Seven Days to Live

January 09, 2013
Speed Vegan

9 Wednesday

food and drink

Speaking as one who logged 21/2 years as a vegan way back when, I know how fulfilling a creative vegan meal can be — so much so that a non-vegan wouldn't bat an eye at it. It's not all rice and beans and tofu, people. Chef Alan Roettinger will help prove that from 6 to 7:30 this evening at Whole Foods (7635 N. Academy Blvd., wholefoodsmarket.com) at a free meet-and-greet. The author of Speed Vegan, (not to mention A Modern Woman's Pillow Book, an erotic love poem collection) will share pantry and preparation advice. His query: "How can we expect our body to be healthy if we tolerate an abusive relationship with our food?" — Matthew Schniper

Cirque du Soleil: Quidam

10 Thursday

stage

For those who find circuses sad, we present Quidam, the traveling Cirque du Soleil show that writes despair right into its story line. "Young Zoé is bored; her parents, distant and apathetic, ignore her. Her life has lost all meaning." Good times! Zoé naturally retreats into an imaginary world, and there things pick up a little bit, thanks in part to a ringmaster with a "tragically spare hairdo." And what follows is true Cirque spectacle: dancing, contortion, music, gorgeous costuming and much more. Tonight's 7:30 show at the World Arena (3185 Venetucci Blvd., worldarena.com) is the second of eight, running Wednesday through Sunday. Tickets run from $30.50 to $93, and you may even be glad you went. — Kirk Woundy

Festival Fridays

11 Friday

party

It's time to jam, folks, so make your way to the Sangre de Cristo Arts Center (210 N. Santa Fe Ave., Pueblo, sdc-arts.org) for the first of the museum's 2013 Festival Fridays. Starting at 5:30, $6 gets you in the door, where you'll find "cocktails, food for all tastes and outstanding live musical entertainment," the latter, in this case, coming courtesy of Suga' Bear & the Show Time Band. All proceeds benefit the arts center, which, considering the advent of programs like Third Place in the Hoag Studio — where you can catch muralists, painters and graffiti artists working live — is as it should be. — Bryce Crawford

Fruitcake Toss

12 Saturday

tradition

According to the release, a Travel Channel crew will shoot footage for a new show at today's Fruitcake Toss at the Manitou Springs High School track (401 El Monte Place, manitousprings.org). It's picked a good year, the first in which non-gas-powered compressors are being allowed into the air-powered pneumatic division. If this all sounds too high-level for what seems like an easy concept — throw your crappy holiday confection across a field and win a prize — you might want to check out all the intricacies of the now-18th annual event between 10 and 2. Your entry fee is one non-perishable food item for Westside Cares. And, no, fruitcake does not count. — Kirsten Akens

12 Saturday

music

It cost Walt Disney Studios less than five grand to make its first real Mickey film, Steamboat Willie, back in 1928. By comparison, Disney shelled out $4.05 billion to acquire Lucasfilm last year — and that was after buying Pixar Animation Studios and Marvel Entertainment and breaking ground on the $4.4 billion Shanghai Disney Resort. That's a Cinderella story for you, and regardless of what becomes of Star Wars Episode VII (slated for 2015), you have to hand it to the mega-corporation for pumping out a stream of modern classics. The Colorado Springs Philharmonic will pay tribute at 8 tonight with its Pops show, Disney in Concert at the Pikes Peak Center (190 S. Cascade Ave., pikespeakcenter.com, tickets: $19-$59). Expect music from movies like Mary Poppins, Beauty and the Beast and Pirates of the Caribbean from the orchestra, conductor Thomas Wilson and a handful of guest vocalists, along with video clips and images. — Edie Adelstein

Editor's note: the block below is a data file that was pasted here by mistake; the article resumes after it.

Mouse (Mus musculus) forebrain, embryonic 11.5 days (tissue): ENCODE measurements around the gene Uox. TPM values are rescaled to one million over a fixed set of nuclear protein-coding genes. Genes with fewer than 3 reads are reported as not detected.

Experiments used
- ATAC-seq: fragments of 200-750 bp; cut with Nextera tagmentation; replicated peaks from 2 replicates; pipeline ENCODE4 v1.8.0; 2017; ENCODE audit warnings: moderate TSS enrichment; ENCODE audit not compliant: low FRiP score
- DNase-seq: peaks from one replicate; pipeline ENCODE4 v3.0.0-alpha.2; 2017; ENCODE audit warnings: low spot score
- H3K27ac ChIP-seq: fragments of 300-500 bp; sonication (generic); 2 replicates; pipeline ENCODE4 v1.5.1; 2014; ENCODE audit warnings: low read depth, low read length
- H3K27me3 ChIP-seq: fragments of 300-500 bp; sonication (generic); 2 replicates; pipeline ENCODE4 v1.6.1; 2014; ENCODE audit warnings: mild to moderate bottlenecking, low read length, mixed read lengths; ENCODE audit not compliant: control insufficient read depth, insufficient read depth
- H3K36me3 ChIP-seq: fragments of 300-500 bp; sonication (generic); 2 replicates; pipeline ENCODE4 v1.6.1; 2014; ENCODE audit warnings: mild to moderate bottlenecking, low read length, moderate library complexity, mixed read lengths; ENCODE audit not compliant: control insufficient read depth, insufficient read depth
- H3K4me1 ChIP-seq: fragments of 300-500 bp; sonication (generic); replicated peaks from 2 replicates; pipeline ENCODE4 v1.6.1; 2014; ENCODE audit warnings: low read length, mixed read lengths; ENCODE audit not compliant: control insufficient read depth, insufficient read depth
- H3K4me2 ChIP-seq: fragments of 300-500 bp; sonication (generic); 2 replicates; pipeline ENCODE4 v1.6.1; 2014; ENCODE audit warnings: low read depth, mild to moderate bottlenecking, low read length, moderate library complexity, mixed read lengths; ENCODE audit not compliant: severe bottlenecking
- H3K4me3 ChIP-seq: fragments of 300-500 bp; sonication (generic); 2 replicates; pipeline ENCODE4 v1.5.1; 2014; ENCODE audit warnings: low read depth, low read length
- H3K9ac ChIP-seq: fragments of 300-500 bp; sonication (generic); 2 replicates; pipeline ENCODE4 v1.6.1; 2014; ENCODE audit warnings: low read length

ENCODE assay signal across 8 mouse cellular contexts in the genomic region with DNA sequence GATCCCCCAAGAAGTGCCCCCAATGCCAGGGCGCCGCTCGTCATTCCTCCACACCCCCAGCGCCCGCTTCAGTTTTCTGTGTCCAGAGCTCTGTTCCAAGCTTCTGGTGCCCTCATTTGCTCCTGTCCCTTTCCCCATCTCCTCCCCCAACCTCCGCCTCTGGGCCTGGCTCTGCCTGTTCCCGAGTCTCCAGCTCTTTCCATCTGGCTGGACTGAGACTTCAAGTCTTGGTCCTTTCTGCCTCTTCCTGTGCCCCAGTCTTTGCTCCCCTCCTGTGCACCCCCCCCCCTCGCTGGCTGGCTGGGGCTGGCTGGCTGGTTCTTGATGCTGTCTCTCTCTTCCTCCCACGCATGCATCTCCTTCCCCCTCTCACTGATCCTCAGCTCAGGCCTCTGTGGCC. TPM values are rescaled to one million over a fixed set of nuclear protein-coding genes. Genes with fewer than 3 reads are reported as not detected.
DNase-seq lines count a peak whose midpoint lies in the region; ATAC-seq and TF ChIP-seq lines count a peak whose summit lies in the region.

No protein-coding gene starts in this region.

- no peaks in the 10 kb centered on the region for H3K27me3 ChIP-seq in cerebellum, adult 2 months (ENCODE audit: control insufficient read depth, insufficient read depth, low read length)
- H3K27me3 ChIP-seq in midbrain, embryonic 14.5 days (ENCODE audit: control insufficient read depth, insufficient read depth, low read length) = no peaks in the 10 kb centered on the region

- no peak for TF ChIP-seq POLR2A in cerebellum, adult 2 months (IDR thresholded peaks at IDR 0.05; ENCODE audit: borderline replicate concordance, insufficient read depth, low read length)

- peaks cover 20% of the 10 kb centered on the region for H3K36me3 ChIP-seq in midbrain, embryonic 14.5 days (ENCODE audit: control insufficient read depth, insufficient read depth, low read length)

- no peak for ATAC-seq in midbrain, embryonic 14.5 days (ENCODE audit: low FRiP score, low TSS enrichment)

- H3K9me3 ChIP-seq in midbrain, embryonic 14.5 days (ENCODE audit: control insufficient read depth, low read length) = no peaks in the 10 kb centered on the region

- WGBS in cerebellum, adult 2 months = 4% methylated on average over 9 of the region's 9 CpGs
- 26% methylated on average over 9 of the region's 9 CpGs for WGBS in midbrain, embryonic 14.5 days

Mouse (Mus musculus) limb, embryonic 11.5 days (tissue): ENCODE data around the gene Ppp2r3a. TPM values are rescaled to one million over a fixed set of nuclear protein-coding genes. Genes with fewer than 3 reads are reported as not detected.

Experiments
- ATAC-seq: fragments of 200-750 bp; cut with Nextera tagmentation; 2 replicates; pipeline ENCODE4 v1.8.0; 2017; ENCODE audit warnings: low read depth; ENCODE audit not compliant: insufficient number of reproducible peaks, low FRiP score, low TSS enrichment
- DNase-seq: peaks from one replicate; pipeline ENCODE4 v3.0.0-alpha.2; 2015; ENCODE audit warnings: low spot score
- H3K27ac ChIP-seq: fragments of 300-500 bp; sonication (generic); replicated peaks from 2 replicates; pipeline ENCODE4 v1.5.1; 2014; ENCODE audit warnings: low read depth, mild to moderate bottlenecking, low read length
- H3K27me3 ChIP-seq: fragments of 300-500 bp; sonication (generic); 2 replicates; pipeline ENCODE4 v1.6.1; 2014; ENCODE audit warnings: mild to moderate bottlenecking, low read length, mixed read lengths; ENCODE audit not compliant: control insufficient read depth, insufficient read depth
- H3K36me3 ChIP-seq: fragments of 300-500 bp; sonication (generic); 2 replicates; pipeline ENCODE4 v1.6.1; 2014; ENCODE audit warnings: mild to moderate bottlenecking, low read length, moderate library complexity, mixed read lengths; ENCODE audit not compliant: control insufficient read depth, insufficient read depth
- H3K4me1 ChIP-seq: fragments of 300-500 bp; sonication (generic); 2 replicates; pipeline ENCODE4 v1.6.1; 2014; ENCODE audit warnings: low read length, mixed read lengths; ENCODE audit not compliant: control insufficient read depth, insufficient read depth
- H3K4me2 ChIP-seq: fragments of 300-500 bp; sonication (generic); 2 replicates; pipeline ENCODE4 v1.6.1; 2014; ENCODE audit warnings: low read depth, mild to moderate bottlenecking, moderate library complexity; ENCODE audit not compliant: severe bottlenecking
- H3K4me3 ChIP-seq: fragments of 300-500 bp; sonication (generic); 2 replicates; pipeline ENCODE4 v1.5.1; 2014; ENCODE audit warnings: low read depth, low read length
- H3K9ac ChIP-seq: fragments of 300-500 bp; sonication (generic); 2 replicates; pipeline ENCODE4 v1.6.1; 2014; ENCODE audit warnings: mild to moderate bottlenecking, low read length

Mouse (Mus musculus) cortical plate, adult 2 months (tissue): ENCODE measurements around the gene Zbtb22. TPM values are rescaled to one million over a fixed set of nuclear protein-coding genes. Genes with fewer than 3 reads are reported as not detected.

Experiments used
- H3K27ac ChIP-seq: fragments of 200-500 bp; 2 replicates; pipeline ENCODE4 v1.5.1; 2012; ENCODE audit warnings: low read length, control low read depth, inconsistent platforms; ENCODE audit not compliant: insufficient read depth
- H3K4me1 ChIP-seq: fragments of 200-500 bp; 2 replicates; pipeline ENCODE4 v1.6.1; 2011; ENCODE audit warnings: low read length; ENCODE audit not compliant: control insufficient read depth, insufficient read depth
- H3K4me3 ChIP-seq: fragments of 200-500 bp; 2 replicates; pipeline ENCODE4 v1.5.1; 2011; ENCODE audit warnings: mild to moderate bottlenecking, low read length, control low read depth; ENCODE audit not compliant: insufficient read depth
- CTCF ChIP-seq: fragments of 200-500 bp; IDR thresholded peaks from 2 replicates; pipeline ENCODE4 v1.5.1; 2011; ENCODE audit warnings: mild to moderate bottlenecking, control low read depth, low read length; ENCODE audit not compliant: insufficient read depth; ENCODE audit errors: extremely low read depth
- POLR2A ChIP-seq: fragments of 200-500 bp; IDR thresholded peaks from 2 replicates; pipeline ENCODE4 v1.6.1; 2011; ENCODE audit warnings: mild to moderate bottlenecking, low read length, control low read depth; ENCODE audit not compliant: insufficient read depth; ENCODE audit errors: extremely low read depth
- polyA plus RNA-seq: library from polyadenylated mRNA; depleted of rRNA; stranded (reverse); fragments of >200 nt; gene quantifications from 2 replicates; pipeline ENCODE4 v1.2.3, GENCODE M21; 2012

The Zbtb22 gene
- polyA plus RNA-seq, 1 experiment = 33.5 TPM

The Trial

13 Sunday

stage

Josef K. is a 30-year-old man who's suddenly arrested by two unknown agents from an unknown government agency, set to prosecute him for an unknown crime. He's also the protagonist of Franz Kafka's epic novel The Trial, which has been adapted by THEATREdART (128 N. Nevada Ave., theatredart.org) artistic director Brian Mann into the company's latest production, opening Jan. 11 and playing tonight at 8, and running through Jan. 27. "What we do or say has impact, even more so than in Kafka's day," writes Mann on the group's website. "Now you can get fired for writing the wrong thing on Facebook." Tickets are $5 to $10, or "free if you are currently under arrest." — Bryce Crawford

Pots by the Pound

14 Monday

art

Perhaps this year's Pots by the Pound at Commonwheel Artists Co-op (102 Cañon Ave., commonwheel.com) should receive a new name. The annual sale, which began Friday, now includes "prints, jewelry, glass items, wearable fabric and much more." But be aware, while you could name it "Pots by the Pound, Plus," "Pots Plus, by the Pound" won't work, as it's only the pottery seconds being priced by weight. Perplexed? All you really need to know is there are great deals to be had here on art through Jan. 28. — Kirsten Akens

Femi Kuti

15 Tuesday

music

As scions of famous dynasties go, I'll take Femi Kuti over George W. Bush any day of the week. The eldest son of Afrobeat pioneer Fela Kuti has always stayed within shouting distance of his father's supremely funky roots, resisting the crossover inclinations of other famous kids like Ziggy Marley or Matthew and Gunnar Nelson. In the wake of multiple Grammy nominations and a slot on the Red Hot Chili Peppers' European tour, Femi and his band Positive Force will be storming the Boulder Theater (2032 14th St., Boulder, bouldertheater.com) with a repertoire including songs from the forthcoming No Place for My Dream, which the bandleader describes as his most political album to date. Showtime is 7:30 p.m., tickets are $25, all-ages. — Bill Forman

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